Consider those seemingly small decisions, those “no thanks, not this time” in the context of tomorrow.   What will you be glad you didn’t pass up in November 2012?

“Life is either a daring adventure or nothing.” – Helen Keller

Work is Good

Long hours, dealing with adversity, overcoming challenges, the project that had everything go wrong, the project where disaster was averted because we figured “it” out.

We recall with fondness the times of hard work, perseverance and overcoming challenges.

Not so much the times when our talents were not being used.  Not so much when we were not part of the team.  Not so much when perhaps we faced a time of no work.

Work is good.  We are hard wired to be challenged and it violates our nature not to work and use our skills.

The lack of work and lack of purpose may help explain problems from inner-city crime and decay to fading focus in retirement.

The first thing God does after the creation of mankind was not to create the list of laws and rules, He said, here is a garden, tend to it.

Tend to your garden…joyfully.

Lofty or Lowly Matters Not

Your current struggle.

Your recent victory.

Your “circle” of friends and family.

Your job.

Your joys, your angst, the really big problems, your physical and emotional ups and downs…

That you are on top of the world or in the lowest of lows…

They all share one thing.

They might be grand.

They might be unimaginable.

They might just be…but

They are all temporary.  Plan accordingly.


Our society celebrates getting stuff – a new car, a new home, winning a jackpot!

But if getting is supposed to bring such happiness, why is it the most joyful people I have ever met are givers rather than takers?

Giving of our time, giving of our heart, giving as we have been gifted, will bring real joy

How About a Nice Shiny Apple?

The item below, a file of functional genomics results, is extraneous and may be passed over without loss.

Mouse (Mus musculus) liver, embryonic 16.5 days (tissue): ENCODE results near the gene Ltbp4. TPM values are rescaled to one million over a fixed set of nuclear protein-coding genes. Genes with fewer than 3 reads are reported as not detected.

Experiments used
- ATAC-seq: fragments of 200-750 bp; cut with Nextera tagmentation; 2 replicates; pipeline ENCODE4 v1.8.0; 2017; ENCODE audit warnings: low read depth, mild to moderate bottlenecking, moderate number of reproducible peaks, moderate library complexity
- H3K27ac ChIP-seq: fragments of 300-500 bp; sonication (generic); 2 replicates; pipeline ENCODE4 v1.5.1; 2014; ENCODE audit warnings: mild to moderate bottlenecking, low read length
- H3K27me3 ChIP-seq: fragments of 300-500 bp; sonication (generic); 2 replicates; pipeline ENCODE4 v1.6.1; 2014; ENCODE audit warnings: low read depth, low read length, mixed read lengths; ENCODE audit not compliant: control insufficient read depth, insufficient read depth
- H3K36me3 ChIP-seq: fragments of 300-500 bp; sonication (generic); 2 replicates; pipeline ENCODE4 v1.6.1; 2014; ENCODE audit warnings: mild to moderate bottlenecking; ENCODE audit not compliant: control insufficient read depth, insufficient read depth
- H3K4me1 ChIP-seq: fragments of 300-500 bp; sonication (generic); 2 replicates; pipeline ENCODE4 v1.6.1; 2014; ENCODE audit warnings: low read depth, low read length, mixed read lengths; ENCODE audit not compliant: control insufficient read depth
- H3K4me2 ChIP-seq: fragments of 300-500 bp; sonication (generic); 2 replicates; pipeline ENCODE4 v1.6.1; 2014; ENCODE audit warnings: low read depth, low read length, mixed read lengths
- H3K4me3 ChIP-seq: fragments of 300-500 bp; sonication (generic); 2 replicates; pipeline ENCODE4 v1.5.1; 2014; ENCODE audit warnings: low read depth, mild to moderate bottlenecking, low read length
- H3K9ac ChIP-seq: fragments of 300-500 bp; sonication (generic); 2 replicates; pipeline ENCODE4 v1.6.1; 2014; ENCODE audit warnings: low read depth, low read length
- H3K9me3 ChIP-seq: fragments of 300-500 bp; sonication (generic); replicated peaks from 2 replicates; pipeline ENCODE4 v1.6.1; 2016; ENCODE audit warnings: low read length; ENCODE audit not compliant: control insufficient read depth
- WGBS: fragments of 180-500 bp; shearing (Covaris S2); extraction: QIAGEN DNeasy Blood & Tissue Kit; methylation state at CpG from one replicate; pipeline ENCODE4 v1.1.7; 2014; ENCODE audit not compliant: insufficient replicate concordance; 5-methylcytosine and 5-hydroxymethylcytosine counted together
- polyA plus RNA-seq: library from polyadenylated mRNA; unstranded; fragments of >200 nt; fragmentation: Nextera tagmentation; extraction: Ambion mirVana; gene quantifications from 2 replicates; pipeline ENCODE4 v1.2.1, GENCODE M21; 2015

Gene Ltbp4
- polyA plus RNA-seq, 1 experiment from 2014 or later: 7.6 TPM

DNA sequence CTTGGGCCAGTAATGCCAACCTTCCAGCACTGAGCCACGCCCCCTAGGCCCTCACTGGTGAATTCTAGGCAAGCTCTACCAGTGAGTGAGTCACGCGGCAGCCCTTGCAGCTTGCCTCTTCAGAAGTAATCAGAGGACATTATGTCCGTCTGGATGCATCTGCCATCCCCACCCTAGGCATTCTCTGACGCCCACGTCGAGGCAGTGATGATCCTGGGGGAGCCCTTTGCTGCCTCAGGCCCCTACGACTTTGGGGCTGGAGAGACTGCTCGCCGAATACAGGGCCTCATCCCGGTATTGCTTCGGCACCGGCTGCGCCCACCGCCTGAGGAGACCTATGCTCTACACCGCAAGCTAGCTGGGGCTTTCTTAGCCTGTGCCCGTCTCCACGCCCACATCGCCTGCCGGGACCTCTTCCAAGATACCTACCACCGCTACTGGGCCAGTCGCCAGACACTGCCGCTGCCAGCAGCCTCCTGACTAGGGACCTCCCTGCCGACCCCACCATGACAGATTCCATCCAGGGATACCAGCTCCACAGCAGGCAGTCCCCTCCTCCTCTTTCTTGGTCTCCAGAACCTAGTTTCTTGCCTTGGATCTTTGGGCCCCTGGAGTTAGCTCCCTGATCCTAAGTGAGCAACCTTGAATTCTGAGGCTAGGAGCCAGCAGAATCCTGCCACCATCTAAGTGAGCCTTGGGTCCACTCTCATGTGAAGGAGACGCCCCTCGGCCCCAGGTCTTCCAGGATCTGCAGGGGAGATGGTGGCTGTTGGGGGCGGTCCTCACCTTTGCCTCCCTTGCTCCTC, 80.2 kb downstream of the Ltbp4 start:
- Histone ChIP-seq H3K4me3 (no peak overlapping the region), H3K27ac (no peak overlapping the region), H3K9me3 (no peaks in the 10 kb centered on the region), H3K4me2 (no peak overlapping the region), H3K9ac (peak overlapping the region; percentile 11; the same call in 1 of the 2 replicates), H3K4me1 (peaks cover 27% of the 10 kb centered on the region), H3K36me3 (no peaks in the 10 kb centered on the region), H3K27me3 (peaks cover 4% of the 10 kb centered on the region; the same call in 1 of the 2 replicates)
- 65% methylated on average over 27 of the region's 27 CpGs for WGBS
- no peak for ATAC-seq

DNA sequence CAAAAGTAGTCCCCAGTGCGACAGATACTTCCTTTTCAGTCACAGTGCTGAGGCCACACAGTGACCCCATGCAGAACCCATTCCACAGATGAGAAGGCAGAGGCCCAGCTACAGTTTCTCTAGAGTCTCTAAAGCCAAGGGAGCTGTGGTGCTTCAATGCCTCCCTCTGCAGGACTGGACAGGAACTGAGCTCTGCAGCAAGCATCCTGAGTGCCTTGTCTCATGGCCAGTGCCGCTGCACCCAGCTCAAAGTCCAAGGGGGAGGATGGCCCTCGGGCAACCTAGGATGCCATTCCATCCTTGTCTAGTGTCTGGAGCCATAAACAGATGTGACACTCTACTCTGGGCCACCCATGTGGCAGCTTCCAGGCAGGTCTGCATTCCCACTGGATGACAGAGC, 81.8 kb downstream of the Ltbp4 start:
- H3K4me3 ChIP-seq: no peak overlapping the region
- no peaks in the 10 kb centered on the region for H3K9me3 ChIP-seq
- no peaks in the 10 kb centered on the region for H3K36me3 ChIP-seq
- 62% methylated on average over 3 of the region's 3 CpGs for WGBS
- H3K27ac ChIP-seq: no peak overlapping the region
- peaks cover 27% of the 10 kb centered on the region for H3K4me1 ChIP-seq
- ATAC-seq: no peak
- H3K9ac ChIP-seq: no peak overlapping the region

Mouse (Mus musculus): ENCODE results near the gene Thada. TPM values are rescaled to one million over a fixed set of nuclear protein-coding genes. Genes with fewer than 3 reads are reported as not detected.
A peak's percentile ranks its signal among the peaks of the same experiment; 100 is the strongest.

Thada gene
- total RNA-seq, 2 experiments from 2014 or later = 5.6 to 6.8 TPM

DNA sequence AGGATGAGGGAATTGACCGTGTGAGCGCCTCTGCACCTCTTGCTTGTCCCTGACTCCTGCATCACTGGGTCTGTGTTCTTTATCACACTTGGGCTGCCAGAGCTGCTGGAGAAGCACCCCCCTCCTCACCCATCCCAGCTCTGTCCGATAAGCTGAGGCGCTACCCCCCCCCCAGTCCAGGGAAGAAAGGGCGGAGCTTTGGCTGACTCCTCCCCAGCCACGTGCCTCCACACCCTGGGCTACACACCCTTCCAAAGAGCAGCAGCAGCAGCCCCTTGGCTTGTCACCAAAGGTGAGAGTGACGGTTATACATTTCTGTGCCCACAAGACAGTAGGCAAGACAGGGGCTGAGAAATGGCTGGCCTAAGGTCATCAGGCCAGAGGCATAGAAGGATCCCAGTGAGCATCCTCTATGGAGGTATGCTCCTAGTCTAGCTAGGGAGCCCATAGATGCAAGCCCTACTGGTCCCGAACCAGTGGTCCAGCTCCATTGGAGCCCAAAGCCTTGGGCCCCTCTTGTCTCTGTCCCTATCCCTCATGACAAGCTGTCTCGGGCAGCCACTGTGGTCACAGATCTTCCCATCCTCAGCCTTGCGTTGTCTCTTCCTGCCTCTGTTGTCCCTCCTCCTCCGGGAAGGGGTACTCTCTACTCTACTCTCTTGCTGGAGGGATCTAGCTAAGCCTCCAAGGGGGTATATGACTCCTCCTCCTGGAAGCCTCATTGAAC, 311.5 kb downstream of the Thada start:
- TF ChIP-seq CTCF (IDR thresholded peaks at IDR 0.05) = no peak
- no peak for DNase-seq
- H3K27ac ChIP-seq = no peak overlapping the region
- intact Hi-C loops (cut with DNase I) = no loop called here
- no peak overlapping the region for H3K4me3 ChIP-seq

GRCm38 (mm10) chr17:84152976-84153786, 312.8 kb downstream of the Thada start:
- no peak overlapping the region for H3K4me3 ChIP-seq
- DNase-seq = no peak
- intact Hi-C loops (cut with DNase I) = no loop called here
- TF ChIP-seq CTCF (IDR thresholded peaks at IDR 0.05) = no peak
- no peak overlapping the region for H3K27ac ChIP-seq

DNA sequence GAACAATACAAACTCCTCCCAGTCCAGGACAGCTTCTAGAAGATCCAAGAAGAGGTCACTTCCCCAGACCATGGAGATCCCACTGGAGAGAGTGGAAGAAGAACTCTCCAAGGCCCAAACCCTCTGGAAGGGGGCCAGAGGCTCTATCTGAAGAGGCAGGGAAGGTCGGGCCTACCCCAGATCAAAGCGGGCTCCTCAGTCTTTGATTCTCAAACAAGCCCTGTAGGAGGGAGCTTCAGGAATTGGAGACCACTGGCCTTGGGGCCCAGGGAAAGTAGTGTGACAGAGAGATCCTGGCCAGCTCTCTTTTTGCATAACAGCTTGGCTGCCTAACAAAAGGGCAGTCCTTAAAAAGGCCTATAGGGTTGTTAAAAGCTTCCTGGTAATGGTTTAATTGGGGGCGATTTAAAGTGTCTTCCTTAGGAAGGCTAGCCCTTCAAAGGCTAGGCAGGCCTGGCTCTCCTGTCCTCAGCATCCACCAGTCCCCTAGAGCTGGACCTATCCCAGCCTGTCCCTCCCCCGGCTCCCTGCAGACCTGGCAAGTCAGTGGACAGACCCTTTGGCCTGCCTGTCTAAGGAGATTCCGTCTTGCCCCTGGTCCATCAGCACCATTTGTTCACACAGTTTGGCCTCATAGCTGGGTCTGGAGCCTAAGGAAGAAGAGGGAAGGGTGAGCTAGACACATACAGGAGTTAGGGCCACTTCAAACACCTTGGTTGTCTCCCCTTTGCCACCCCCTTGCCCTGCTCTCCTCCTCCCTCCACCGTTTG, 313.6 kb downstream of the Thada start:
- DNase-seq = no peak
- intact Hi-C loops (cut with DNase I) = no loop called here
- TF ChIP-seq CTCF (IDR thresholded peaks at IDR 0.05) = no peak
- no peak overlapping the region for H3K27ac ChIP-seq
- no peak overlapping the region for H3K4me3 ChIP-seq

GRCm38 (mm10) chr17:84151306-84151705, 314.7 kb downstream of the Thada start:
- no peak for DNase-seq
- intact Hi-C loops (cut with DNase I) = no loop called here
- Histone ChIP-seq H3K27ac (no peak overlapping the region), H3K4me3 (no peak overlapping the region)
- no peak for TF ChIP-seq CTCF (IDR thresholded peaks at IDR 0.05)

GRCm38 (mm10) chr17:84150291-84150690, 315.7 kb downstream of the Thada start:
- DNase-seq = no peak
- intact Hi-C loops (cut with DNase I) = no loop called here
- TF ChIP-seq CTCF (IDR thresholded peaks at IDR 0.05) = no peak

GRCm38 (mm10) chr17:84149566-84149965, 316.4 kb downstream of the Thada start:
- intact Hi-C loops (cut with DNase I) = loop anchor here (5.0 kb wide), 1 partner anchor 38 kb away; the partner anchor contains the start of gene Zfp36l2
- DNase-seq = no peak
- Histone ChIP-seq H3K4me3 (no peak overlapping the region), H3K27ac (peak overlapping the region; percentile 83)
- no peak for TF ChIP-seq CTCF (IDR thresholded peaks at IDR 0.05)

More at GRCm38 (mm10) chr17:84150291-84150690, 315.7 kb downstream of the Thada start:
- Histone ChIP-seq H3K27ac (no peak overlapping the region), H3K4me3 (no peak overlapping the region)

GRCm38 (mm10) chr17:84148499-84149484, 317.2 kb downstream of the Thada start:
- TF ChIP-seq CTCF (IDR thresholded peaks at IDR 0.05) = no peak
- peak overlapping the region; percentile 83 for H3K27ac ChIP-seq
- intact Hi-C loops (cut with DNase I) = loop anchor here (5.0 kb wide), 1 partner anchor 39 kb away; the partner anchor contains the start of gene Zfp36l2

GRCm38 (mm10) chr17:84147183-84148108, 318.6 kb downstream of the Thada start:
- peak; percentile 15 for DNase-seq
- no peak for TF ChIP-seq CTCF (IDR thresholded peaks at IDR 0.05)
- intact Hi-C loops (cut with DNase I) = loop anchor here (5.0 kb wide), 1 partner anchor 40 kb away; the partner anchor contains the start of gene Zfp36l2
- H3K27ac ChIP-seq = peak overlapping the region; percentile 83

One of the markets we work with in my “real job” in environmental consulting is agriculture. I also write about environmental issues affecting agriculture and have done research in grad school on ag-environmental issues.

One thing that is very apparent to me about today’s consumers (I’m one of them) is we have lost an appreciation for what it takes to get food from the farm to the plate. I often cringe when I hear ignorant and misinformed criticisms of agriculture. To see my soapbox treatise on this issue see my company blog.

We assume the apples will be fresh, crisp, and without blemish, the meat will be marbled to our taste, the milk fresh and wholesome, and the beans will be on sale to fit our budget. We are divorced from the process that brought “it” there. We don’t appreciate the effort that it takes to create abundant, safe, and nourishing food. We have lost the appreciation for the hard work, science, and dare I say; we have lost our sense of awe.

How about in the workplace, do we assume that the accountant will balance the books and transfer the money into our account on payday? Do we assume the support staff will do what is necessary to allow that project to off without a hitch? What about the work that is in the door? Have we forgotten what diligent efforts are put forth by sales and marketing folks to get that work in the door and on the books?

My point is…it’s good to take time and appreciate the work of your fellow employees as well as those who bring goods and services to the market. And before we jump to judgment about someone else’s work or feel we should offer someone our sage advice on how they should do their job, we would do well to remember what we knew in childhood, we are not a “know it all.”